Business media companies share strategies for accessing funds ‘beyond the advertising budget'

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In 2008, Booz & Co. consultants recommended that business media companies choose one of two paths to achieve future profitable revenue growth in a fast-changing industry. One was user-paid business information; the other was marketer-driven solutions.

Last week, the question of how media companies can provide marketer-driven solutions was the topic of the wrap-up session of American Business Media's Executive Forum titled, “Beyond the Advertising Budget—Accessing the Marketing Budget.”

“We look at the entire scope of [budgetary] control of our marketing partners,” said Jeff DeBalko, president-CIO of Reed Business Information's Business Media Division in the U.S.

“About 30% to 40% of their budgets are in play, but only 20% of that is advertising.” In order of importance, the remaining areas include lead generation and sales force support, database management, market research and analytics, face-to-face and traditional custom media, he said.

When DeBalko launched RBI-US's centralized Interactive Division in 2006, lead generation, as the largest opportunity outside advertising, was his first priority. With the company's then-decentralized approach, “this was one of the areas we couldn't really go after the way we were organized,” he said, adding that lead generation has grown incrementally under centralized management ever since.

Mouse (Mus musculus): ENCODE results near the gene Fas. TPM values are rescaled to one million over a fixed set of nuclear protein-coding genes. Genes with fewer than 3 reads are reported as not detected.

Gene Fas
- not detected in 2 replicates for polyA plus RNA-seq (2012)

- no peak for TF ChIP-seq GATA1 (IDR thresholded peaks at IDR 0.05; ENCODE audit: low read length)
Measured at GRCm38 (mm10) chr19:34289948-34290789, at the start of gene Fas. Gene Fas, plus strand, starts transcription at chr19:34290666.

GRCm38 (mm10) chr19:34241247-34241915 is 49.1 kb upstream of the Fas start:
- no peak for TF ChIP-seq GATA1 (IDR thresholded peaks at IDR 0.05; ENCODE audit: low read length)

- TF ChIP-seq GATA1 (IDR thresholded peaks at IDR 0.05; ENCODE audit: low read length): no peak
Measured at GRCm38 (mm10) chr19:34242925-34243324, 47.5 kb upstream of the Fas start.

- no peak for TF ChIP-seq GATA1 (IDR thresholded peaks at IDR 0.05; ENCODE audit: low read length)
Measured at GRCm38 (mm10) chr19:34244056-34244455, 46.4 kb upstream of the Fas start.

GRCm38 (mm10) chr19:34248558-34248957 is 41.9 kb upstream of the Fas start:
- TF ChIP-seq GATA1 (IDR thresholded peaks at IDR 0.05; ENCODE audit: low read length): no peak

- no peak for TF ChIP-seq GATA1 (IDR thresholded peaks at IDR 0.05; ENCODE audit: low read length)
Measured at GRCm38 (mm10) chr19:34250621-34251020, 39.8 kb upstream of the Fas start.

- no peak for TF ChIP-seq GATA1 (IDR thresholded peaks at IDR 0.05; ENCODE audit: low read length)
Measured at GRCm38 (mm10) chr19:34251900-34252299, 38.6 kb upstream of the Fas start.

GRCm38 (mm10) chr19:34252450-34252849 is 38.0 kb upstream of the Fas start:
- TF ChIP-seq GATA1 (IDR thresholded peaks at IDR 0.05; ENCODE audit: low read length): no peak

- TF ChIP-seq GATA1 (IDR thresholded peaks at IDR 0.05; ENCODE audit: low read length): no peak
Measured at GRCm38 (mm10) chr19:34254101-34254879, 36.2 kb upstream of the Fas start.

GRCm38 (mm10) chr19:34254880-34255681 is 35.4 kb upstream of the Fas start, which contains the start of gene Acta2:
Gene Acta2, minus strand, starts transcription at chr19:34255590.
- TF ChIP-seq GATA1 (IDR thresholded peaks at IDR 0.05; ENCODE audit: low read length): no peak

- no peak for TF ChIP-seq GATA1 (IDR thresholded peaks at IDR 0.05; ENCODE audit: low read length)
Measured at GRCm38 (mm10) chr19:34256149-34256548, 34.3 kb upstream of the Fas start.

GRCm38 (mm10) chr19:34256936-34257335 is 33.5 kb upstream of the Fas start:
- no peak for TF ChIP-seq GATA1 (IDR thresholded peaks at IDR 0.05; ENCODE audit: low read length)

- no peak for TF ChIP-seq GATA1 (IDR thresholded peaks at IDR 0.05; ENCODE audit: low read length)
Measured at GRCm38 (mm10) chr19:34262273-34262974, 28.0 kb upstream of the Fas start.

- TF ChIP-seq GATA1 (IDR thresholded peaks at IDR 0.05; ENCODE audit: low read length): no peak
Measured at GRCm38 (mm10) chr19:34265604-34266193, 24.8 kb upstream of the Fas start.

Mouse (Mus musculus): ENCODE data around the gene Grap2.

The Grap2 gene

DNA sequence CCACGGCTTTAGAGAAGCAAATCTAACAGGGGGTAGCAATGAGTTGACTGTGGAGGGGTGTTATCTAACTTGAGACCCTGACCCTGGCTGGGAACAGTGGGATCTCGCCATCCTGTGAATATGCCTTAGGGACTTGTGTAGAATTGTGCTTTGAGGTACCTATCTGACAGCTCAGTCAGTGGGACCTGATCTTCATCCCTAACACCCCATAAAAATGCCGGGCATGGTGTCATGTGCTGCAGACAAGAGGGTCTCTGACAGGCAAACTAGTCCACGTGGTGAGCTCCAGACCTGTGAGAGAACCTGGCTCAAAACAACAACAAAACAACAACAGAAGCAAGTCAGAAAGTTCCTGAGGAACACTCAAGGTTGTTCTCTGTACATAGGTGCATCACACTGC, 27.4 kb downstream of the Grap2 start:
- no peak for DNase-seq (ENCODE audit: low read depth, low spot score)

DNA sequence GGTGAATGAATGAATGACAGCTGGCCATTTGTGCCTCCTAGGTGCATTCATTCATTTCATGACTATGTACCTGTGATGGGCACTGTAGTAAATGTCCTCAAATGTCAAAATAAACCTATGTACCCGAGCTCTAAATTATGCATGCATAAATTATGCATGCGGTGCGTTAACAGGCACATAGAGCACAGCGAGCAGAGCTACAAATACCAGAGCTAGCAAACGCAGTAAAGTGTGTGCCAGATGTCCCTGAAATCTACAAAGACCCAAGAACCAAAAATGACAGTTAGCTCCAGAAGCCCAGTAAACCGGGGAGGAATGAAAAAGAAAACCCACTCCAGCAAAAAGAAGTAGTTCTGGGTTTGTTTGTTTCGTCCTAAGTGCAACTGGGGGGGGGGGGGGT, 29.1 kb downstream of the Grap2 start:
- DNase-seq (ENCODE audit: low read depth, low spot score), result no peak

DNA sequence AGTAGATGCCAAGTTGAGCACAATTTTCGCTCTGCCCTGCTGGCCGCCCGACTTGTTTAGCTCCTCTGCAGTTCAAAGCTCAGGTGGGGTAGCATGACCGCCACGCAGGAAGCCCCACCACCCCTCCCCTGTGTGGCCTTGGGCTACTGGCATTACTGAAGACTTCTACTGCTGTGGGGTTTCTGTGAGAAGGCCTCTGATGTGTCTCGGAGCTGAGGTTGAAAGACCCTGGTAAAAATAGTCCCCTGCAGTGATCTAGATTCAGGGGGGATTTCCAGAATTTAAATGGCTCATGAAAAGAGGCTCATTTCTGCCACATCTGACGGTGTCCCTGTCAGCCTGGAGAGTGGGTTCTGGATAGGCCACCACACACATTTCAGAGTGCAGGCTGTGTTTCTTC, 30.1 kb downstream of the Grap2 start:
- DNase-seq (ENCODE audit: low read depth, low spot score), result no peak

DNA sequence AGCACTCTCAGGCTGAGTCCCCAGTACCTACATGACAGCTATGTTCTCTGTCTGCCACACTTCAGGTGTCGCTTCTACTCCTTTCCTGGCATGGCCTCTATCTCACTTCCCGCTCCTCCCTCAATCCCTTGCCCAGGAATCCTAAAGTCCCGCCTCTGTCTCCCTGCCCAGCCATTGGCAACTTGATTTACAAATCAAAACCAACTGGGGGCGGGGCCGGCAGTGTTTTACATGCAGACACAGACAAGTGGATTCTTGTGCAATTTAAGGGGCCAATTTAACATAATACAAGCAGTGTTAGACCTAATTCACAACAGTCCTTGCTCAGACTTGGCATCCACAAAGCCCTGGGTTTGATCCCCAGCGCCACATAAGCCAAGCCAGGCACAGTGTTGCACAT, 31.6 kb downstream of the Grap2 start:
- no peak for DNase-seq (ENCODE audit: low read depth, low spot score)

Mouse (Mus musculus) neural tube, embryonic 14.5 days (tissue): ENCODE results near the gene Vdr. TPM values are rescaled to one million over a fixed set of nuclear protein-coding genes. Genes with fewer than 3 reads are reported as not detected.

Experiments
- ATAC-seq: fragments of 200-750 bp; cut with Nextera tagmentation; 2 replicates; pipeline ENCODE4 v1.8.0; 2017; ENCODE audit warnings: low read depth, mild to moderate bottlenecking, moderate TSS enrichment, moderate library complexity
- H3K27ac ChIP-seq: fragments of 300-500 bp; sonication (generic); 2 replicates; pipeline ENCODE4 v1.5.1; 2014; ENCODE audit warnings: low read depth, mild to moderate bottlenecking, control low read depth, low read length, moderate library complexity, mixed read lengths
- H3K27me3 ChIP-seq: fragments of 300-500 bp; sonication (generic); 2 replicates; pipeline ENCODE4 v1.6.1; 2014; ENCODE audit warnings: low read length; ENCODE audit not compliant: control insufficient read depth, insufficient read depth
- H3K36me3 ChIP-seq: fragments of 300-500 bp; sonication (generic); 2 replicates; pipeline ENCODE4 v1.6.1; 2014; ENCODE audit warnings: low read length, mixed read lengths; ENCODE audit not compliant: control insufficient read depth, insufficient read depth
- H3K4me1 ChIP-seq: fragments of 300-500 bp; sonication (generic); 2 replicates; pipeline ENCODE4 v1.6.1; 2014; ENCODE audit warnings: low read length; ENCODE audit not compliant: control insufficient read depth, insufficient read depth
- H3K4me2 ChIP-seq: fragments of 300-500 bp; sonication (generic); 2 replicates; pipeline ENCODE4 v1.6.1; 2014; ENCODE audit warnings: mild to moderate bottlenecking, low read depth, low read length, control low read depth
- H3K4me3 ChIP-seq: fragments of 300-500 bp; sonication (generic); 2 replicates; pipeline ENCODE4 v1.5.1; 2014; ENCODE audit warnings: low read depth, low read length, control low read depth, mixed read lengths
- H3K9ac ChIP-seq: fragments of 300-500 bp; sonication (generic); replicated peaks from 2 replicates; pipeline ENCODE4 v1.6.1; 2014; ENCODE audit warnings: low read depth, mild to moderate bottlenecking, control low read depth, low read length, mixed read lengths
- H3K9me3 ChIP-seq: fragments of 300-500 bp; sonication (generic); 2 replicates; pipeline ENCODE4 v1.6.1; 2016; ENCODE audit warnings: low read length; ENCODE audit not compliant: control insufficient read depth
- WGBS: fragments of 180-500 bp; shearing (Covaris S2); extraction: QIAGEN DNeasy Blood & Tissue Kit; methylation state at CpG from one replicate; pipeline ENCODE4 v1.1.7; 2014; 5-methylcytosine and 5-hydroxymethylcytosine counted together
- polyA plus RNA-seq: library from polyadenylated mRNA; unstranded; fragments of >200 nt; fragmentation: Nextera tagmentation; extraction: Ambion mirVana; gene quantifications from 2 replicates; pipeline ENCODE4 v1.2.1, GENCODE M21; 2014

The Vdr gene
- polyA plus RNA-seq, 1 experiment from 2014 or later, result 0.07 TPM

Moderator Stephen Davis, senior VP-group publisher at SRDS, asked whether branding is being overlooked as marketers become hyper-focused on lead generation. “I'm concerned,” DeBalko said. “There's a huge disconnect with some of our major customers who are [missing] the value of branding.”

Jane Ottenberg, president of TMG (formerly The Magazine Group), said customers come to companies such as hers, which specializes in custom media, primarily for branding. While lead generation is designed to measure ROI in terms of finding new prospects, custom projects built around branding have been used successfully by TMG clients that want to retain existing customers, she said.

Tim Fixmer, president of Stamats Business Media, shared details of a program that started as a simple webinar pitch and developed into a major custom project for the Portland (Ore.) Convention and Visitors Bureau. Tapping the customer's enthusiasm for positioning itself as “the greenest city” for meetings, the Stamats team developed a video project from story concept through production—“a turnkey operation,” Fixmer said—that the Convention and Visitors Bureau could use multiple times and in multiple ways. The resulting project “came out of a marketing collateral budget rather than the advertising budget,” he said.

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